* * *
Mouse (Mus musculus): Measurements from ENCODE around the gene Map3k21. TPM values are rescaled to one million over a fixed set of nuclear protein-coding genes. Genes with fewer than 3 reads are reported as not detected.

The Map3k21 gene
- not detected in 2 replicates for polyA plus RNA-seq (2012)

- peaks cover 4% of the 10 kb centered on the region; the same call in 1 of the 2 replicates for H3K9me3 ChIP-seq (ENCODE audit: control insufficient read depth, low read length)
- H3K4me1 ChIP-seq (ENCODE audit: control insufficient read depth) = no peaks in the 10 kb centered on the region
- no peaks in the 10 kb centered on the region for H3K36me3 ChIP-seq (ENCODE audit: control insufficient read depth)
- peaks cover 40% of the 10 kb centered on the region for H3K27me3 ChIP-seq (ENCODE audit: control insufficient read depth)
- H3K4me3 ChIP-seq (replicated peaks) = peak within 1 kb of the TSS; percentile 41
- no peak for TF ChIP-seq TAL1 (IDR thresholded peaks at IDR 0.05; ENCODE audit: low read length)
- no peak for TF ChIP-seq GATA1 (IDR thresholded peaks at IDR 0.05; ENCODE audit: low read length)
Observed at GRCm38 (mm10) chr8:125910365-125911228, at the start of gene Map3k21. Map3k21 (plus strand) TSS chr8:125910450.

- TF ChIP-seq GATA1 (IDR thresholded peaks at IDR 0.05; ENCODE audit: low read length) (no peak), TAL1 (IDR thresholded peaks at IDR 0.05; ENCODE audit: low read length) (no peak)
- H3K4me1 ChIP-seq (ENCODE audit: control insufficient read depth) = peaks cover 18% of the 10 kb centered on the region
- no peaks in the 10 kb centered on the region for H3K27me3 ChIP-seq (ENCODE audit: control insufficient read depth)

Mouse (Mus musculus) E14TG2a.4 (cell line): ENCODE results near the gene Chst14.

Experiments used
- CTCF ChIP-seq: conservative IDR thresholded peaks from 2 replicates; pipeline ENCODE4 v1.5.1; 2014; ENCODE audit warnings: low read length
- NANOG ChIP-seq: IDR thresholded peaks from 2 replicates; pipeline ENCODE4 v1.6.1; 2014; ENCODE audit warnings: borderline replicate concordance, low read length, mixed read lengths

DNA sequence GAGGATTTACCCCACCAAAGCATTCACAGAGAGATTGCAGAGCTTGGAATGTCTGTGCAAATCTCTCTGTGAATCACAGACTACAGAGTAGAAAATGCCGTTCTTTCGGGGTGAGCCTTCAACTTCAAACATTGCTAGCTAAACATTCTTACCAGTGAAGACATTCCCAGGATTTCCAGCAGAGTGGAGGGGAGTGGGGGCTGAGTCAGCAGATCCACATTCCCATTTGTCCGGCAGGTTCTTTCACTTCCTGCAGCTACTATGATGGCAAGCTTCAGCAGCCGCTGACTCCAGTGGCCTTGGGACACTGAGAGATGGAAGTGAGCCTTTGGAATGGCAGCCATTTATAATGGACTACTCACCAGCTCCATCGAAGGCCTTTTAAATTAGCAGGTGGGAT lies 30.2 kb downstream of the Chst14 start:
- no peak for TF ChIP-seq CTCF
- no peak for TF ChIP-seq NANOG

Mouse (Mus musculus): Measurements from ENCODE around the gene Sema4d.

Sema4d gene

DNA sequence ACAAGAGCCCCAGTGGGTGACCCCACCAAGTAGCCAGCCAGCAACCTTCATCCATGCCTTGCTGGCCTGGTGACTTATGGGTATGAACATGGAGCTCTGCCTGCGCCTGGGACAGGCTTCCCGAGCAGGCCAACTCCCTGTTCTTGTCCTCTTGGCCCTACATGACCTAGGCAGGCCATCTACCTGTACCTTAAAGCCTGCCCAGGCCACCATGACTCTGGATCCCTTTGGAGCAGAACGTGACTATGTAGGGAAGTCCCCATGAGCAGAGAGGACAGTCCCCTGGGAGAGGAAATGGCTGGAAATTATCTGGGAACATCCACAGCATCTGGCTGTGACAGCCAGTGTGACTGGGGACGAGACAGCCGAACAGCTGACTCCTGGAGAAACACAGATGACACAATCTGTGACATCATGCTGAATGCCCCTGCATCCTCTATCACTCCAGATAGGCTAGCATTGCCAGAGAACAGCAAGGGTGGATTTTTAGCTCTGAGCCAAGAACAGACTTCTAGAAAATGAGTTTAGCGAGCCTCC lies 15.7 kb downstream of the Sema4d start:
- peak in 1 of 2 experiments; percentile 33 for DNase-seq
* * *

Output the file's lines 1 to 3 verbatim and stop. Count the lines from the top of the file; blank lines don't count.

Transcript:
Mouse (Mus musculus): Measurements from ENCODE around the gene Map3k21. TPM values are rescaled to one million over a fixed set of nuclear protein-coding genes. Genes with fewer than 3 reads are reported as not detected.

The Map3k21 gene
- not detected in 2 replicates for polyA plus RNA-seq (2012)